EATING DISORDERS

Eating disorders are characterized by severe disturbances in a person's eating behaviors. 9% of Americans (or 28.8 million) will have an eating disorder in their lifetime. Eating disorders are one of the deadliest mental illnesses as 26% of people with eating disorders (EDs) attempt suicide. Every 62 minutes, at least one person passes away from an eating disorder. 95% of those suffering from anorexia and 80% of those suffering from bulimia are female. 10 million men will suffer from an eating disorder but it is speculated that there are many more cases that simply go unreported and undiagnosed. Binge eating rates are approximately the same. 95% of cases occur in people ages 12-25 (Recovery Village). BIPOC are less likely to be asked by a doctor about eating disorders. Gender dysphoria, athletics, and military experience has been linked to diagnosis of EDs as they all stimulate body dissection(ANAD).

ANOREXIA NERVOSA

This disorder is characterized by an extreme restriction of food. People suffering from anorexia tend to eat small portions of food or avoid eating, and may eat only specific foods. Body dysmorphia and overexercising are very common symptoms of anorexia. This prolonged restriction of food is dangerous, as many people become underweight and may experience various health problems as a result. Health-related issues may involve low blood pressure, muscle weakness, brittle hair and nails, yellow skin, respiratory issues, feeling faint, fatigue, heart and brain damage, unstable body temperatures, constipation, menstruation complications, and infertility. 06% of American adults suffer from anorexia. Anorexia has the highest rate of fatality compared to other mental disorders.

BULLIMIA NERVOSA

This eating disorder is characterized by a cycle of binge eating (consumin large quantities) and purging (forcing oneself to vomit after eating or using laxatives excessively). People may also restrict their food intake or overexercise. Bulimia may cause vairous health problems such as acid reflux, severe dehydration, electrolyte imbalance, chronic sore throat, swollen salivary glands, and decay of tooth enamel. 1% of American adults are diagnosed with bulimia. Whether someone is underweight, overweight, or a healthy weight for their body, this cycle is extremely dangerous both physically and psychologically.

BINGE EATING DISORDER

This disorder is characterized by eating beyond the point of “fullness” because the action of eating feels out of one’s control. This pattern of overeating causes physical discomfort, guilt, shame, and distress. Those suffering from binge eating disorder (BED) may resort to eating in secret, eating when not hungry, and eating to cope with stress. People with this disorder may attempt to control their weight through diets or fasting. 2.8% of American adults are diagnosed with BED. This disorder can lead to obesity and is the most common in the US.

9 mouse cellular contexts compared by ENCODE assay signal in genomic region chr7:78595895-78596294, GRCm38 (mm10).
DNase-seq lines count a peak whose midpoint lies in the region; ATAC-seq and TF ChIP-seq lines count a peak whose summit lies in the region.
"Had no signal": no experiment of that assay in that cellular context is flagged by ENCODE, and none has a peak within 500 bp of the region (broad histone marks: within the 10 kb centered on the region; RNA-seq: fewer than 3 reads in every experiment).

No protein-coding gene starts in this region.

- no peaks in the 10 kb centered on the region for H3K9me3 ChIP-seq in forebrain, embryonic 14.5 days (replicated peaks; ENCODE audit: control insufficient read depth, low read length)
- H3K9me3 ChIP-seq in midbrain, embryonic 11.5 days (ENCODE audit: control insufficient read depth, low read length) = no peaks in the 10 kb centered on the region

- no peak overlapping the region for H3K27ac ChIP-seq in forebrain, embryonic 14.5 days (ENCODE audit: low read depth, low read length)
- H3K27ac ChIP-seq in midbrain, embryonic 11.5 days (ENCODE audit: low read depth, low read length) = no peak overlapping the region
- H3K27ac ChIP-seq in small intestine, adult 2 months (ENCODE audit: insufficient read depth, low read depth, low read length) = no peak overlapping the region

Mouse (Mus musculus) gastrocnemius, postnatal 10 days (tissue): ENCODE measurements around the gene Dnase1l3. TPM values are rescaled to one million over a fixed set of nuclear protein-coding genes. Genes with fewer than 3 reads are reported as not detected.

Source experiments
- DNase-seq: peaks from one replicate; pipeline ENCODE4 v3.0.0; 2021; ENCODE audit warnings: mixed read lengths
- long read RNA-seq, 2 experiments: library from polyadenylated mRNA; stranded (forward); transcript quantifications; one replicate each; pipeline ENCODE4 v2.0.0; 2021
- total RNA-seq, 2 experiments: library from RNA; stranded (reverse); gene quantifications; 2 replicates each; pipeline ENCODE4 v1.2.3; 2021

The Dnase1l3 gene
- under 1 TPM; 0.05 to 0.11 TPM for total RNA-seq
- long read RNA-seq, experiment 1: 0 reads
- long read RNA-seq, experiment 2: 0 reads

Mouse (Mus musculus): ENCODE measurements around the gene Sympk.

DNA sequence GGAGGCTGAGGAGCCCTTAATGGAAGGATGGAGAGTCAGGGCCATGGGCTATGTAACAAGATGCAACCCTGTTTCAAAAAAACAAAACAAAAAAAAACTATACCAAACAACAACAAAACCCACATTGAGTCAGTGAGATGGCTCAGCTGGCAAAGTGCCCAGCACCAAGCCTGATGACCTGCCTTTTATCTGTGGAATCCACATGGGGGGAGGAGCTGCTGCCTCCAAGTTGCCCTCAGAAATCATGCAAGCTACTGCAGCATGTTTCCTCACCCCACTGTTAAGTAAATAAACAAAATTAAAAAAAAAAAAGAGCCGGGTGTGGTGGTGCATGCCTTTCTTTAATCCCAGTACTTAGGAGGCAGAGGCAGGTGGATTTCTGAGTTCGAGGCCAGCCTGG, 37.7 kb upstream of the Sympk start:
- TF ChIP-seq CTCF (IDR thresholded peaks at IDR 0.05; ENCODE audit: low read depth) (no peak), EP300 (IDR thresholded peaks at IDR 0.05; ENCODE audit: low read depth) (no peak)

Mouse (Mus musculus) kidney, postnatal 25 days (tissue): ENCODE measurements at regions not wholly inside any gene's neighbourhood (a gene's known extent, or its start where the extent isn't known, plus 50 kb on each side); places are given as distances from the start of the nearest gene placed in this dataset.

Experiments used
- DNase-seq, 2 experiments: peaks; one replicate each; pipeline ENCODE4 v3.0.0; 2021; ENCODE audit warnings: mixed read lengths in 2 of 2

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What is Body Dysmorphia?

According to google...

“A mental illness involving obsessive focus on a perceived flaw in appearance.
The flaw may be minor or imagined. But the person may spend hours a day trying to fix it. The person may try many cosmetic procedures or exercise to excess. People with this disorder may frequently examine their appearance in a mirror, constantly compare their appearance with that of others, and avoid social situations or photos. Treatment may include counseling and antidepressant medication.”

 
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Testimonials from People with Body Dysmorphia

“No matter how many anyone tells me I look skinny, everytime I look in the mirror I look disgusting. Maybe it’s internalized fatphobia and I hate that. But the absolute worst part is I only started to recover when I started to disappear.”


“It’s not even about wanting to look a certain way anymore. I just don’t know what I look like. All I see are flaws that make me feel like the most worthless person. So I look for validation but in the end, it doesn’t mean a thing.”


“I want to thank everyone for trying to help me see my beauty. But I feel so guilty, I feel so ungrateful. I’m not but through all my efforts, all their efforts. I still can’t believe them. I really wish I could.”

 
Eating Disorders

Eating Disorders